The new medicine, Casgevy, works by targeting the problematic gene in a patient’s bone marrow stem cells so that the body can make properly functioning hemoglobin.

Patients first receive a course of chemotherapy, before doctors take stem cells from the patient’s bone marrow and use genetic editing techniques in a laboratory to fix the gene. The cells are then infused back into the patient for a permanent treatment. Patients must be hospitalized at least twice — once for the collection of the stem cells and then to receive the altered cells.

“This is so exciting. It’s a new wave of treatments that we can utilize for patients with sickle cell disease,” said Dr. James LaBelle, director of the pediatric stem cell and cellular therapy program at the University of Chicago. He said Britain’s approval suggested the U.S. authorization was likely “imminent.”

Casgevy is currently being reviewed by the U.S. Food and Drug Administration; the agency is expected to make a decision early next month, before considering another sickle cell gene therapy.

LaBelle said officials at the University of Chicago are “already moving forward to build not only the clinical infrastructure but also the reimbursement infrastructure to get these patients this treatment.”

Britain’s regulator said its decision to authorize the gene therapy for sickle cell disease was based on a study done on 29 patients, of whom 28 reported having no severe pain problems for at least one year after being treated. In the study for thalassemia, 39 out of 42 patients who got the therapy did not need a red blood cell transfusion for at least a year afterwards.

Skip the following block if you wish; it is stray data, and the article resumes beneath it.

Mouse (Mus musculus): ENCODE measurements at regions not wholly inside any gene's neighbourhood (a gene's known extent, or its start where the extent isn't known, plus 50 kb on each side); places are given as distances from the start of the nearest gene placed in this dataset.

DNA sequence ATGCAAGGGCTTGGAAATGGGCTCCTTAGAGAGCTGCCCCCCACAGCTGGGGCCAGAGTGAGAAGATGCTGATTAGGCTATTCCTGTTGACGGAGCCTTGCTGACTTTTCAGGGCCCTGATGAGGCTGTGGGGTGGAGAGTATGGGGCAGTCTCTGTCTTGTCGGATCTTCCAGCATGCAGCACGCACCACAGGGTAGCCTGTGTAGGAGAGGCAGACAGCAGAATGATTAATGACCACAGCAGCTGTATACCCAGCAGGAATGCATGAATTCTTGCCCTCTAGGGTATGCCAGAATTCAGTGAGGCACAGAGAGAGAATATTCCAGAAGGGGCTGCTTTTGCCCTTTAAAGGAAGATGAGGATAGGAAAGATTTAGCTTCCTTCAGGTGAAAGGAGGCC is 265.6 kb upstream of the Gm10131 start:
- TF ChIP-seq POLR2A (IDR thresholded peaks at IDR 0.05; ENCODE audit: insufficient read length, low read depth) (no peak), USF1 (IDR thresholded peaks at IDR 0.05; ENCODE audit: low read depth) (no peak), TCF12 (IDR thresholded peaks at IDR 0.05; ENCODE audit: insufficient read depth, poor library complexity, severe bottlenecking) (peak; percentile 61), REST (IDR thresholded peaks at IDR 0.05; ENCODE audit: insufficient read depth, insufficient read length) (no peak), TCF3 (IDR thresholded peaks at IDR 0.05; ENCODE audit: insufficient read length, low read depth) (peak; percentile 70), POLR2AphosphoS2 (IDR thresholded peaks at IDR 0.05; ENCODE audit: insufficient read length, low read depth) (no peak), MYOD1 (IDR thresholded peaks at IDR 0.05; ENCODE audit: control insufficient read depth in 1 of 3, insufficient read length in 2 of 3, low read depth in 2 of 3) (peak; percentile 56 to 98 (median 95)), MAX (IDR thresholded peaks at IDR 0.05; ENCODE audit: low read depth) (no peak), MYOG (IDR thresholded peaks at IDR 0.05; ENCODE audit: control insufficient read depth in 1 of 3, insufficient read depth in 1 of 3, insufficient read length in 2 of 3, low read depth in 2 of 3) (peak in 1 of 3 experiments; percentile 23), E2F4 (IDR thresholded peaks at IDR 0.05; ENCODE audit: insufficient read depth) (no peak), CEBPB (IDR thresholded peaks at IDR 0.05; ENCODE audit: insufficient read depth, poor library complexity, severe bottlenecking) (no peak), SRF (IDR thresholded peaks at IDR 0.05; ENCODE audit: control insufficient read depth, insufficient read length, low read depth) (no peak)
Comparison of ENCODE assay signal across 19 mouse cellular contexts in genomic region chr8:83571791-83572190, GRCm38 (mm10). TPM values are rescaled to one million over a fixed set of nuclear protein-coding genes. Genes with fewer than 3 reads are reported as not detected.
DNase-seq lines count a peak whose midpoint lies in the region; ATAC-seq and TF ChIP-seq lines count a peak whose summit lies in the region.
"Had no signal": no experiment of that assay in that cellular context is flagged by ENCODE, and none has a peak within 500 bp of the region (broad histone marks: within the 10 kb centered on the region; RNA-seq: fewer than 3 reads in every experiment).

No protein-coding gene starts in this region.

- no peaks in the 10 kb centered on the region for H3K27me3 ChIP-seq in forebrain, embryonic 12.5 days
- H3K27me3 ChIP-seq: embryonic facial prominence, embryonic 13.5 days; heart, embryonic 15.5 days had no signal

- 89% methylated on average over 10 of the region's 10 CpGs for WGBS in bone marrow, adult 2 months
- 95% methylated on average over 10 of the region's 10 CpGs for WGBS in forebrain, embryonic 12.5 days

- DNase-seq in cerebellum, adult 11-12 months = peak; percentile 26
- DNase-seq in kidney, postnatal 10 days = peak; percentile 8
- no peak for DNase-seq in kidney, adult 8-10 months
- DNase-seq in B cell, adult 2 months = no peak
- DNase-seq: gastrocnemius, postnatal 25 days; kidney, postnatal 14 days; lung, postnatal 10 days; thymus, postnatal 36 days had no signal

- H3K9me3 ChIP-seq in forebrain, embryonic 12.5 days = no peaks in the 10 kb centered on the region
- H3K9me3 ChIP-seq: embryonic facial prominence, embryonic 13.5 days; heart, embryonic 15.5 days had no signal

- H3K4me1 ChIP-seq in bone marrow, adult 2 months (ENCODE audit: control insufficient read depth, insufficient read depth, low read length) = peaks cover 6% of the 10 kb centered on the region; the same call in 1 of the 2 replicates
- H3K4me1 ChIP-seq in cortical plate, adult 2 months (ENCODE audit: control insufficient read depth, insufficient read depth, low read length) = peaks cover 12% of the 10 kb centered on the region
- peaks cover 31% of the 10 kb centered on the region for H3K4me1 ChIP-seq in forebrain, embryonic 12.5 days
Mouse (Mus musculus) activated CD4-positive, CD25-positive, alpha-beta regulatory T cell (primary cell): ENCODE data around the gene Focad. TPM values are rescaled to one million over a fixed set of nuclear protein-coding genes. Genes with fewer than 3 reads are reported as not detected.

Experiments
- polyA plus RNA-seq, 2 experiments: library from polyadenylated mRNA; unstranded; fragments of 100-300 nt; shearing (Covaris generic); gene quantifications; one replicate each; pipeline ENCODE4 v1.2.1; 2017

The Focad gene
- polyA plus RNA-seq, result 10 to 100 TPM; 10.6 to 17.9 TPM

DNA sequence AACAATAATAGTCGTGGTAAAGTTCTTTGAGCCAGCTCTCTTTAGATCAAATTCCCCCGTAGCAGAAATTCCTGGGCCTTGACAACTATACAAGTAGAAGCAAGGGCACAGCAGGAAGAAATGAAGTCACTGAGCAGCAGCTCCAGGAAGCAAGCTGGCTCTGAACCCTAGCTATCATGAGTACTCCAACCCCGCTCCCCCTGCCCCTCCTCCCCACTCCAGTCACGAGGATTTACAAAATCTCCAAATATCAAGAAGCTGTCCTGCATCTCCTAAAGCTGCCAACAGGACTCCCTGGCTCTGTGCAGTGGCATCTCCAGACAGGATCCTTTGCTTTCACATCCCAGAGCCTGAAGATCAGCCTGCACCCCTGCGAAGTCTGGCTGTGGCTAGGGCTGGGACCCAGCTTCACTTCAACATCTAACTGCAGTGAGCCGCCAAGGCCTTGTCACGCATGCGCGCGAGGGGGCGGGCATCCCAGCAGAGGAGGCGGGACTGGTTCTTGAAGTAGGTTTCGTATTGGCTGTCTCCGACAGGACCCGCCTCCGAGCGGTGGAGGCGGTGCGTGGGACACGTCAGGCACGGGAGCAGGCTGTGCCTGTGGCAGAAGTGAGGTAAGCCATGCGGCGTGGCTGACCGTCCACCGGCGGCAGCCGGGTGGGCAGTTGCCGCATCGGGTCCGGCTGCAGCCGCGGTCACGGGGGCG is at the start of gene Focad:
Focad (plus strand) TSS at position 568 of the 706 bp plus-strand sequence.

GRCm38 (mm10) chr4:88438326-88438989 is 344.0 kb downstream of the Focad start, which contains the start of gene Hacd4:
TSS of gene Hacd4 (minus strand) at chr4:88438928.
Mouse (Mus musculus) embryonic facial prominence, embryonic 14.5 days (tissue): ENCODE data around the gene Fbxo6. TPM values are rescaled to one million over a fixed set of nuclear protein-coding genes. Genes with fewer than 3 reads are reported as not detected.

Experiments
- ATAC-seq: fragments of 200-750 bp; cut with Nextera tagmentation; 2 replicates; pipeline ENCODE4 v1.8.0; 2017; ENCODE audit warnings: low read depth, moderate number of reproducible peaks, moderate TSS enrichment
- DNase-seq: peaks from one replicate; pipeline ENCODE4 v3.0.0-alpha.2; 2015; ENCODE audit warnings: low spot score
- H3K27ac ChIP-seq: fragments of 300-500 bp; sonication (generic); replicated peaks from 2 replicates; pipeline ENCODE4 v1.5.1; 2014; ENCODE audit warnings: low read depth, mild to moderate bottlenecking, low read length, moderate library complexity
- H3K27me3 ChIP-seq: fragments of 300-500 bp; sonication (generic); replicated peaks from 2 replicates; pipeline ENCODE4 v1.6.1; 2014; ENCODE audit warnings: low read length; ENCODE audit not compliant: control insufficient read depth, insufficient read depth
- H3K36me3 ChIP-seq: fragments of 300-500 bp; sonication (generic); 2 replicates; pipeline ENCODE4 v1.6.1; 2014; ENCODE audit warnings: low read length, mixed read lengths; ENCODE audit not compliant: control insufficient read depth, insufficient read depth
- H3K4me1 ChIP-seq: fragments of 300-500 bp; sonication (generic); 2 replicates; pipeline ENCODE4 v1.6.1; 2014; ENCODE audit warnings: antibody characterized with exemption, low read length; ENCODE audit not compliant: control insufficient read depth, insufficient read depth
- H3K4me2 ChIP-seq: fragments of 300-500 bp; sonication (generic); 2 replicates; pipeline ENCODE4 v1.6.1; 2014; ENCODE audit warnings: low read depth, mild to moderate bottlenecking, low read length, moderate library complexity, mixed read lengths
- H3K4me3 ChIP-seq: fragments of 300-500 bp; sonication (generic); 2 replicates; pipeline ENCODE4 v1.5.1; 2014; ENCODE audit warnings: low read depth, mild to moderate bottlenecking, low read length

Gene therapy treatments can cost millions of dollars and experts have previously raised concerns that they could remain out of reach for the people who would benefit most.

Last year, Britain approved a gene therapy for a fatal genetic disorder that had a list price of £2.8 million ($3.5 million). England’s National Health Service negotiated a significant confidential discount to make it available to eligible patients.

Vertex Pharmaceuticals said it had not yet established a price for the treatment in Britain and was working with health authorities “to secure reimbursement and access for eligible patients as quickly as possible.”

In the U.S., Vertex has not released a potential price for the therapy, but a report by the nonprofit Institute for Clinical and Economic Review said prices up to around $2 million would be cost-effective. By comparison, showed medical expenses for current sickle cell treatments, from birth to age 65, add up to about $1.6 million for women and $1.7 million for men.

Medicines and treatments in Britain must be recommended by a government watchdog before they are made freely available to patients in the national health care system.

Millions of people around the world, including about 100,000 in the U.S., have sickle cell disease. It from places where malaria is or was common, like Africa and India, and is also more common in , such as people of African, Middle Eastern and Indian descent. Scientists believe being a carrier of the sickle cell trait

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AP Science Writer Laura Ungar in Louisville, Kentucky contributed to this report.